Quite simply, when a tar file is made on disk, would the extents be deduplicatable with extents inside and/or outside of the tar? I am asking in the theoretical sense, so if the extents of data are identical inside the tar (no shifting, or splitting within the extents in order to compact) then theoretically, the extents will match those outside the tar equally and so would be deduplicatable.

For example, if I were to tar a directory, then use block level deduplication, would the effective size of the tar, be the size of the additional headers, metadata and the end of archive marker.

Obviously I am talking about uncompressed tar, specifically GNU tar. I have looked at the GNU tar standard and it does seem to maintain the origional block data from what I have read, but maybe I have mis-interpreted what I have read.

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    I suspect that if you were to use a dedup system on a disk containing both a tree and an uncompressed archive of that tree then, yes, you could very easily end up with a sparsed archive or tree. The member files of a tar archive are usually one-for-one identical to their originals. – mikeserv Jun 10 '15 at 13:14
  • That is what it seems like to me, that all the tar really does is wrap the data so that the file system treats it as one file. Hoping someone can confirm this. – flungo Jun 10 '15 at 14:31
  • that is what happens with tar but I doubt if anyone can confirm it for you without your clarifying the dedup/fs systems you're using. They're not all one and the same, and if someone wanted to test it, how could they? – mikeserv Jun 10 '15 at 15:22
  • I am using btrfs with duperemove for deduplication. If its a case of testing then I can (and probably will) do some tests once I get my backup server organised. But in terms of how tar works, if it results in a data extent that is the same (but just part of the larger tar file), then deduplication should be possible. My concern was if it did anything weird like shifting files closer together or splitting extents. – flungo Jun 10 '15 at 15:56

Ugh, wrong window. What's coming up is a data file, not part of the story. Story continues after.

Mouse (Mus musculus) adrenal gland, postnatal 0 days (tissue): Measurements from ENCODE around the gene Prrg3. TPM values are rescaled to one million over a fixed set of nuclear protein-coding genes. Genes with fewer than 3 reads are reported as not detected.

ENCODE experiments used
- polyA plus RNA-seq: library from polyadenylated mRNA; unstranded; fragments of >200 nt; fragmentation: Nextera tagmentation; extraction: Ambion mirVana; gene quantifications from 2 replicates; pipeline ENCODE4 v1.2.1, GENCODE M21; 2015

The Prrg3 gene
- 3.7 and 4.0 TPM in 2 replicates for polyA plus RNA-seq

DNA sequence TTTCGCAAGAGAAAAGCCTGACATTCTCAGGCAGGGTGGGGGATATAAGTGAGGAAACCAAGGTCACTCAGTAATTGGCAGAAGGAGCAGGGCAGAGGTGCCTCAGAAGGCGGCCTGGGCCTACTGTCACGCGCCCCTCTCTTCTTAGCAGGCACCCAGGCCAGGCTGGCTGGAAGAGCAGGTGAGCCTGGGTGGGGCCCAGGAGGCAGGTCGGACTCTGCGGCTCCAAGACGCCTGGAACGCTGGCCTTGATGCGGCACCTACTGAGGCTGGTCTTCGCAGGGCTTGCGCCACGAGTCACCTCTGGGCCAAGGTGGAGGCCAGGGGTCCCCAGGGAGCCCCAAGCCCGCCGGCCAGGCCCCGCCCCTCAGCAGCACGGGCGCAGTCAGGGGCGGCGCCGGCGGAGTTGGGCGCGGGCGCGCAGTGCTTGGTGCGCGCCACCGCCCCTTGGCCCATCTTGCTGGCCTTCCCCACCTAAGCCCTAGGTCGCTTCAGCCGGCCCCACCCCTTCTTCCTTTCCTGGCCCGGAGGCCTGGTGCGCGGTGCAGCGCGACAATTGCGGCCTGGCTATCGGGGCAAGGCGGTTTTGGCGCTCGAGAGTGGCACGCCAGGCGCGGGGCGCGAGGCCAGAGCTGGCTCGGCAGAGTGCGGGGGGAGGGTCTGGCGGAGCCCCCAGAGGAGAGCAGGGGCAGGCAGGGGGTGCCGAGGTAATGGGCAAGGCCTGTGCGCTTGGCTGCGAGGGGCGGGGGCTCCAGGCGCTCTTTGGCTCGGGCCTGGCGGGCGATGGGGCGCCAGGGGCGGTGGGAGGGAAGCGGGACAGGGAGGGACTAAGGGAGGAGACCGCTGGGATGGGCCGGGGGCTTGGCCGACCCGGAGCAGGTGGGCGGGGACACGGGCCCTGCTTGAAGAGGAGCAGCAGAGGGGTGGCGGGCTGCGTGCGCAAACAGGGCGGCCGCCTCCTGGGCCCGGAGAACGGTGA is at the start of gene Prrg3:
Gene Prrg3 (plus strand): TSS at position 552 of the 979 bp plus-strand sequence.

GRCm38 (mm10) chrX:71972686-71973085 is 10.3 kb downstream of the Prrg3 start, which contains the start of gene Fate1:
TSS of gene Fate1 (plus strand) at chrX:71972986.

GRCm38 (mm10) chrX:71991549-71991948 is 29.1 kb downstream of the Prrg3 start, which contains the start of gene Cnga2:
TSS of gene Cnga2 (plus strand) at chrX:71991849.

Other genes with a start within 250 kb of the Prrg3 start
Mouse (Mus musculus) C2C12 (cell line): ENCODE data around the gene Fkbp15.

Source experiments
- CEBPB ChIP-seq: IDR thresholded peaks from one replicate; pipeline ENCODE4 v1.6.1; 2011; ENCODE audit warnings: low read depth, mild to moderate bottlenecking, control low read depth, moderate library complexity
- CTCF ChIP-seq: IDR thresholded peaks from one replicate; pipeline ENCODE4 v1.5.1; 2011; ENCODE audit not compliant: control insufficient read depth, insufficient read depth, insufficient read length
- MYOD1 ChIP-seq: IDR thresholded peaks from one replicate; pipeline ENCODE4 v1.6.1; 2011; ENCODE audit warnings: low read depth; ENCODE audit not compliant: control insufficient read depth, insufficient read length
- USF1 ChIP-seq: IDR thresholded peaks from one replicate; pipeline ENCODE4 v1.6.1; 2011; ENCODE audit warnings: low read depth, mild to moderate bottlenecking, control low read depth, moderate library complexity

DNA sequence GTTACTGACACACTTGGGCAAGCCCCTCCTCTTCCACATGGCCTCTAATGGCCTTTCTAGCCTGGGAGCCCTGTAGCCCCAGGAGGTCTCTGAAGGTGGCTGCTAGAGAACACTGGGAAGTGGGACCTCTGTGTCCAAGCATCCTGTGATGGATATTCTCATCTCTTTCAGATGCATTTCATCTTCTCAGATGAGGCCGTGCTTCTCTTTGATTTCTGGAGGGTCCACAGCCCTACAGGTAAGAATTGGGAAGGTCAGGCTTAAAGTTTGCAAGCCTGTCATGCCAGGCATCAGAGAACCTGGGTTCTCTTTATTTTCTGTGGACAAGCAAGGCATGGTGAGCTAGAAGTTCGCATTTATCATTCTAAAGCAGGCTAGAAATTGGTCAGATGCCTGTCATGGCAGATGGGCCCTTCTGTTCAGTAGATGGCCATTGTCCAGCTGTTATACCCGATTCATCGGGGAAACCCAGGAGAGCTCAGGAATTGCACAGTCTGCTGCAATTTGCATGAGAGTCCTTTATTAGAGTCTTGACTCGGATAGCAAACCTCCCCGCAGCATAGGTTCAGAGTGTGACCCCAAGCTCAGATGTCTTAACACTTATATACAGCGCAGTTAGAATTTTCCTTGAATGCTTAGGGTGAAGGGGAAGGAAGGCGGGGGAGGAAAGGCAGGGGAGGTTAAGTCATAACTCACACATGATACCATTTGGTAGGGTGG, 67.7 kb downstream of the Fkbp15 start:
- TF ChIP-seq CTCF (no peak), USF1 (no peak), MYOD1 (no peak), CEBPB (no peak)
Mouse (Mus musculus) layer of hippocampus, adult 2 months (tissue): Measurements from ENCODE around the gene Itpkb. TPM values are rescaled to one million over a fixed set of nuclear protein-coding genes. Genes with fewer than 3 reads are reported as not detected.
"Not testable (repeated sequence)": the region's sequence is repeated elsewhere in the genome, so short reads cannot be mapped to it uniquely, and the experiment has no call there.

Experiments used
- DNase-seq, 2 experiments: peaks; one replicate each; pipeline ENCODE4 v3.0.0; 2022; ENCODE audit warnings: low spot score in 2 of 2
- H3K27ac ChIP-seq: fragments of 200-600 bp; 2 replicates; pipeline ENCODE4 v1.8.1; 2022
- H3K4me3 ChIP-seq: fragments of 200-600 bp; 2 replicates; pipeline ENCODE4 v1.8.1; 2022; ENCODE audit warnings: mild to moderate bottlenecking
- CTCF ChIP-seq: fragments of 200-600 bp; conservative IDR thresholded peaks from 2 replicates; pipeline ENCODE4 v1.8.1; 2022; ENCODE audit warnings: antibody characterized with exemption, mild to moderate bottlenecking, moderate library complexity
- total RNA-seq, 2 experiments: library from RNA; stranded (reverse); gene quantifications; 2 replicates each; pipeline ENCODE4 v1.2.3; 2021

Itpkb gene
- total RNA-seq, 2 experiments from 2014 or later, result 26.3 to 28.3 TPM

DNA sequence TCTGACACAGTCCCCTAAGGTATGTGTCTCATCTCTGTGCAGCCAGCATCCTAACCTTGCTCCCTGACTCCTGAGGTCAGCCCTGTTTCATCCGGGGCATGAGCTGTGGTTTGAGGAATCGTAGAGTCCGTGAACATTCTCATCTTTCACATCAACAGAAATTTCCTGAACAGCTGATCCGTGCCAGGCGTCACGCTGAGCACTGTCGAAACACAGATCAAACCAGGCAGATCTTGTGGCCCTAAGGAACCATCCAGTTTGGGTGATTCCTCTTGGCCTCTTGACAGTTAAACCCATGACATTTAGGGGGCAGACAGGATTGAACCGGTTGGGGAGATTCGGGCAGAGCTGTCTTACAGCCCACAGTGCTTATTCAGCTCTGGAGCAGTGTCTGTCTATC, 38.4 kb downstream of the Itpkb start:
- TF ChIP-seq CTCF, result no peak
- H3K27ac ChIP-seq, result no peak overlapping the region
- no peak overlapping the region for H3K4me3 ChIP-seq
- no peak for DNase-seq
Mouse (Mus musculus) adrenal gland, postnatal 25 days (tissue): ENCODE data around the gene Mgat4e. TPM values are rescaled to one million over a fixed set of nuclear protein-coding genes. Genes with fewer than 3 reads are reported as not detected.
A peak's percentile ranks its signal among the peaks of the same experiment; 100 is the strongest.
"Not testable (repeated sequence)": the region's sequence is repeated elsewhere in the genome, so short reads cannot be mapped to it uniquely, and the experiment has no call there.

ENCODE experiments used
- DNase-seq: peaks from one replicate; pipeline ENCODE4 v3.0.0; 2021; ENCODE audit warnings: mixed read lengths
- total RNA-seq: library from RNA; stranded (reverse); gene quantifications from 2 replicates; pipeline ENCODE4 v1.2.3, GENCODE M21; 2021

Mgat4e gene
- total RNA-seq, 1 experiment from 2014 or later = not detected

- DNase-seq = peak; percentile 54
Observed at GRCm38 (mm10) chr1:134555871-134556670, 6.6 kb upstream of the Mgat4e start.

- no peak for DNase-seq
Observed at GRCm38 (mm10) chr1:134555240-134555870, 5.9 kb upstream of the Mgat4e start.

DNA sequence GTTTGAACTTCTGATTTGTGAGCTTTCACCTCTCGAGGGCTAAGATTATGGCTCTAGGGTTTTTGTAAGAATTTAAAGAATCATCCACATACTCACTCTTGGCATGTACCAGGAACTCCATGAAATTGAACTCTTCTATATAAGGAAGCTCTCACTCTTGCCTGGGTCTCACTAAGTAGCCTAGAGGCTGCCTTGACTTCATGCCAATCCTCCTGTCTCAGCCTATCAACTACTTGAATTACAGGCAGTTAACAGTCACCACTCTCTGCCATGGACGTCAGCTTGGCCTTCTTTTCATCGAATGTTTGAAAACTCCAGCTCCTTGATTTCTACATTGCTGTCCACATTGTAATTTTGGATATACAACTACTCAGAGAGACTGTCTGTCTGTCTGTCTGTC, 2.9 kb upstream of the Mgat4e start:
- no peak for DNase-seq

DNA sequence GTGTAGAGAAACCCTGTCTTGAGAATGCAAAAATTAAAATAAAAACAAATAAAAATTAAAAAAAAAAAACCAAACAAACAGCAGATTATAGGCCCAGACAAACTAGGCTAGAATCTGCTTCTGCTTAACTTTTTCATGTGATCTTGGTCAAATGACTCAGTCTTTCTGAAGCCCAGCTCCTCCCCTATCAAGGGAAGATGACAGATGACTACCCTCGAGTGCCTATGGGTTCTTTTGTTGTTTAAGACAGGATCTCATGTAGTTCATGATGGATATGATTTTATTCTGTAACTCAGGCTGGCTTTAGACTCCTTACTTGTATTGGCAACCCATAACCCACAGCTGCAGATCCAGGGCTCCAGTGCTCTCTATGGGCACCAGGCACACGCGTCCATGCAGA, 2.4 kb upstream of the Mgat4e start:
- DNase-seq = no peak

• @mikeserv I have updated my question to clarify I am looking for an answer that confirms how the tar is made and that a tar would have extents that match the untarred files. – flungo Jun 10 '15 at 16:00

Generally, no. It would be possible to design a filesystem that provides this kind of deduplication, but it would be very costly, for very little practical benefit, so I doubt that it's been done. The issue is that deduplication only looks at aligned extents.

Deduplicating filesystems generally work at a block level. When the filesystem driver is about to store a block, it calculates a checksum for the block content and looks up this checksum in a table. If the table says that no block with this checksum exists, the block is stored and the checksum is added to the table. If the checksum is present in the table, the driver checks whether any of the blocks with that checksum is identical to the block that's about to be stored; if there is one, a new reference to this block is created, and if they aren't then the block is added.

As you can see, there's a cost to be paid whenever writing a block. But at least this cost is only paid once per write of a block. If file 1 contains aaaabbbbcccc, file 2 contains aabbbbcccc and the block size is 4, then the files do not contain any identical block, so no deduplication will take place. Detecting that file 2 is included in file 1 would require computing checksums for blocks at any alignment, at a prohibitive cost.

In general, the blocks of a file in a tar file are not aligned with the blocks of the filesystem. A file in a tar archive can start at any offset that's a multiple of 512 (the tar block size), but most filesystems use a larger block size. If the start of a file inside the archive happens to be aligned with the start of a filesystem block, then that file will be deduplicated if the opportunity presents itself. Typical filesystem block sizes are larger than that, though since they are a multiple of 512, deduplication will occasionally happen, e.g. about 1 in 8 for 4096-byte blocks assuming a uniform distribution of file sizes modulo 4096 (which isn't quite true, so the probability is in fact somewhat less).

The typical use case for deduplication is files that are identical or mostly identical: backup copies, old versions of a file, etc. Transformed files are not typical. Uncompressed archives are especially not typical.

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